Efforts to improve Britain's employment rate are struggling to maintain positive momentum, a report from MPs says today.
The Commons' public accounts committee (PAC) finds the New Deal programme, which aims to raise the employment level to 80 per cent, is seeing the number of people entering work levelling off or reducing.
It criticises the lack of a unified strategy between the many government agencies involved in the New Deal and proposes unifying JobCentre Plus' role with those of local authorities and voluntary organisations.
The committee estimates 1.6 million people out of work for a long time will have to be found jobs. With many of those coming from households heavily reliant on benefits, PAC chairman Edward Leigh believes achieving this goal will be "no easy task".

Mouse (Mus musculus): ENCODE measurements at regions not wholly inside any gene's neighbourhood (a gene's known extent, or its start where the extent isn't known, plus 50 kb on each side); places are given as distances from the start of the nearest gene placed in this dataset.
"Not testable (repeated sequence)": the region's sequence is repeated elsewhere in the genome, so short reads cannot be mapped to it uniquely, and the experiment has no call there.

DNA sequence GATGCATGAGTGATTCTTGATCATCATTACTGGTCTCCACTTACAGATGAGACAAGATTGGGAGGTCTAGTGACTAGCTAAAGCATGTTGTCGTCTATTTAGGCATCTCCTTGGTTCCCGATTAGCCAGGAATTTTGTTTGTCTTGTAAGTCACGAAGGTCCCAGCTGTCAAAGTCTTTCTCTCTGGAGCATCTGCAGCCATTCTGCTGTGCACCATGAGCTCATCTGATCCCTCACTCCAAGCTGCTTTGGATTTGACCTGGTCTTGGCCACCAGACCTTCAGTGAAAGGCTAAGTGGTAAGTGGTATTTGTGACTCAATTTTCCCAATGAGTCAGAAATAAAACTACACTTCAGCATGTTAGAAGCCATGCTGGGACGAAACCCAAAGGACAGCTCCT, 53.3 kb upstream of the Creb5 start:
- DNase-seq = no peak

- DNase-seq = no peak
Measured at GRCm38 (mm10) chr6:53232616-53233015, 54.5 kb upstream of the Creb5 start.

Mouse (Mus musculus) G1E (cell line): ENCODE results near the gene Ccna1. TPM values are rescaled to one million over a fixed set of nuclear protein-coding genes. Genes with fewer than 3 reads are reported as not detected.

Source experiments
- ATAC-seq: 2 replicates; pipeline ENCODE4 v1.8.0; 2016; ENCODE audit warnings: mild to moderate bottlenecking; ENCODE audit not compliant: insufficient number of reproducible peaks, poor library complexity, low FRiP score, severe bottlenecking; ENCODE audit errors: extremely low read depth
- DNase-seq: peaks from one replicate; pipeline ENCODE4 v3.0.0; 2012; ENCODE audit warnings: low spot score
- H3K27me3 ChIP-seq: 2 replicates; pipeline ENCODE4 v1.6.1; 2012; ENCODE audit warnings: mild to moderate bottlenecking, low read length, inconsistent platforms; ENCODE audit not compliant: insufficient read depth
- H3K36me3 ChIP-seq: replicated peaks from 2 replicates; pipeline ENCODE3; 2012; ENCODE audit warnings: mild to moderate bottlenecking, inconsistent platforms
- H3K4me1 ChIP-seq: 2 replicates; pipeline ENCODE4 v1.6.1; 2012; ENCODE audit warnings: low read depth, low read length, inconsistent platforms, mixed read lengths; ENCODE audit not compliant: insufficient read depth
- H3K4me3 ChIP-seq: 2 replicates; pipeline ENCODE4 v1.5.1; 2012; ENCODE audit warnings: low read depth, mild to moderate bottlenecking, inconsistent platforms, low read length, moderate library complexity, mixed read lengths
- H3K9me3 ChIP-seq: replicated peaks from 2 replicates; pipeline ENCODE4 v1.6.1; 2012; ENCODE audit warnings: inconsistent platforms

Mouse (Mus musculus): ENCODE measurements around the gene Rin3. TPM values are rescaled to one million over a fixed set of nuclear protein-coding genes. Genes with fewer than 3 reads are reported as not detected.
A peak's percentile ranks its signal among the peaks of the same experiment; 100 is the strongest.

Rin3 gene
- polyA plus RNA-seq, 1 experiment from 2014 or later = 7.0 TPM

"The evidence is that many New Deal programmes are becoming less successful at finding work for their clients, perhaps because the hardest to help are becoming an increasingly large proportion of those clients," he said.
The Conservatives criticised the government's progress so far, pointing to rising unemployment among young people despite over £3.5 billion spent since 1997 on encouraging them into work.
And Liberal Democrat work and pensions spokesperson Danny Alexander also attacked the "one-size-fits-all" approach, claiming those who are hardest to reach had been let down.